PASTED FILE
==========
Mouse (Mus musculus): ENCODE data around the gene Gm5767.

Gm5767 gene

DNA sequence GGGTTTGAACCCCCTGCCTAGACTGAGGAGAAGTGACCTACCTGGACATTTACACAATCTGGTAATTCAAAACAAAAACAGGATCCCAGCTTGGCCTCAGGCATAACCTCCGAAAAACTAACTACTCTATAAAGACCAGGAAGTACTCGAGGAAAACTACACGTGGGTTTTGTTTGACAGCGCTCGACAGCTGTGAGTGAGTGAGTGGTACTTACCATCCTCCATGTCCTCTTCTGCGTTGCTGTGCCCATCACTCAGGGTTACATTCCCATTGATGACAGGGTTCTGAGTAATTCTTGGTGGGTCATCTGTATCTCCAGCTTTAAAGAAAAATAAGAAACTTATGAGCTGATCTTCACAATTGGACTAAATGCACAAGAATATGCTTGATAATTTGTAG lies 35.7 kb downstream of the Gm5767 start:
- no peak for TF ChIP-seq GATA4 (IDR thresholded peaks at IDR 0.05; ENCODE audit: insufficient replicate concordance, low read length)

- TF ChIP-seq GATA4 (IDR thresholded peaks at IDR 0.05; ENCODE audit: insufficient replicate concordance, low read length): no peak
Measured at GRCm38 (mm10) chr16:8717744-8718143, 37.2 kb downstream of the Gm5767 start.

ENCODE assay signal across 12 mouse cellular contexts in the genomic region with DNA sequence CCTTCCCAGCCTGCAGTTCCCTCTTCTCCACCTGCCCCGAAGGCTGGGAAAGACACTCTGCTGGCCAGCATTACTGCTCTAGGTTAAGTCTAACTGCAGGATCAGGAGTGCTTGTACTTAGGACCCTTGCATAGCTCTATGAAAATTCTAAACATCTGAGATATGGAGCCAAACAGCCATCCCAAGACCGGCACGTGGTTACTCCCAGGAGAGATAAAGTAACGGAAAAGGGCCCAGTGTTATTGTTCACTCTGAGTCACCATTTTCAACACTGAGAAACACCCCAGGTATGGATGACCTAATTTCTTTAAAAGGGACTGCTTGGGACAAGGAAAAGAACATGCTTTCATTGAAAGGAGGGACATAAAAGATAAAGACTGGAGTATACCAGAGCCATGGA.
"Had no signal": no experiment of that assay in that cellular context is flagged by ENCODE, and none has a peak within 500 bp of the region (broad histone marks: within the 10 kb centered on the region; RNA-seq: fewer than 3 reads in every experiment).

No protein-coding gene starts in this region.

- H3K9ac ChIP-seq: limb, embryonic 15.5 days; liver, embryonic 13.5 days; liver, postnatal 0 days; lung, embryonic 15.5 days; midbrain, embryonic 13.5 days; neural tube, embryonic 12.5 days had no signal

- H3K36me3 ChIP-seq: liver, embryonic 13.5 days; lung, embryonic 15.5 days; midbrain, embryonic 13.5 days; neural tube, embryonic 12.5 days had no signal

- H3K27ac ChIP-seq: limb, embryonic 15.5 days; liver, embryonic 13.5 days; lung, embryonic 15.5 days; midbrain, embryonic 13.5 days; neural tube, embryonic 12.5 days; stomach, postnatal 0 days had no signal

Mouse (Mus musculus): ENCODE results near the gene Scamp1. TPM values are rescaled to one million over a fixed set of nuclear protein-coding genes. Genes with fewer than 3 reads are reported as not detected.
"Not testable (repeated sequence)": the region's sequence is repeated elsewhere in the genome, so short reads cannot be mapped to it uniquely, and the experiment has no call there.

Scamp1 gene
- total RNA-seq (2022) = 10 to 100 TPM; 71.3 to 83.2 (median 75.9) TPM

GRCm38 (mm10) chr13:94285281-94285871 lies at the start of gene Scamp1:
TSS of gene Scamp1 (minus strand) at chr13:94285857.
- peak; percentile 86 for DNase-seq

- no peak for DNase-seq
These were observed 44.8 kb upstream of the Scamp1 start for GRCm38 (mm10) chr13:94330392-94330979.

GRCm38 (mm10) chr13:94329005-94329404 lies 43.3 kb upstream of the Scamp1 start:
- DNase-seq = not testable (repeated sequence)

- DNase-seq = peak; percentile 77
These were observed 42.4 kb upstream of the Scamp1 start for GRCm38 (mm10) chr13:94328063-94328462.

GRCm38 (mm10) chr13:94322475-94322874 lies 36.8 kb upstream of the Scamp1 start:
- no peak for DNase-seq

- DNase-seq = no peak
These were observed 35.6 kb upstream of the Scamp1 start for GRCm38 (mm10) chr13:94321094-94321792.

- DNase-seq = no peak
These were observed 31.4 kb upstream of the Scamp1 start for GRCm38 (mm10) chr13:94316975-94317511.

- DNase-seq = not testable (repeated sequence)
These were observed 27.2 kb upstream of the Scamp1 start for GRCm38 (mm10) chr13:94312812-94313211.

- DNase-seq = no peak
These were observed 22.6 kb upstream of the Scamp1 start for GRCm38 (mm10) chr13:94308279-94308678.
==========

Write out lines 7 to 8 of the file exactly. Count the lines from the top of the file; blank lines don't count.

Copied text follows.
ENCODE assay signal across 12 mouse cellular contexts in the genomic region with DNA sequence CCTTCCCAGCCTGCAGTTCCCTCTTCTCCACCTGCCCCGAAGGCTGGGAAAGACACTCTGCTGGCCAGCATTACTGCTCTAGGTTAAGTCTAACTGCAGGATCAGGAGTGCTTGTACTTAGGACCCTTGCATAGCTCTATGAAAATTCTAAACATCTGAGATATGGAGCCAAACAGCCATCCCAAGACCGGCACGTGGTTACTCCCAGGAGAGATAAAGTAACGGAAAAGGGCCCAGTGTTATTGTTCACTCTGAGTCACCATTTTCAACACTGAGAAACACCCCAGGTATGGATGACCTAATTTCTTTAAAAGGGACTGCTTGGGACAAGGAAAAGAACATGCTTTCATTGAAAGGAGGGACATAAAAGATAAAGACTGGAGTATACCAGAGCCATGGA.
"Had no signal": no experiment of that assay in that cellular context is flagged by ENCODE, and none has a peak within 500 bp of the region (broad histone marks: within the 10 kb centered on the region; RNA-seq: fewer than 3 reads in every experiment).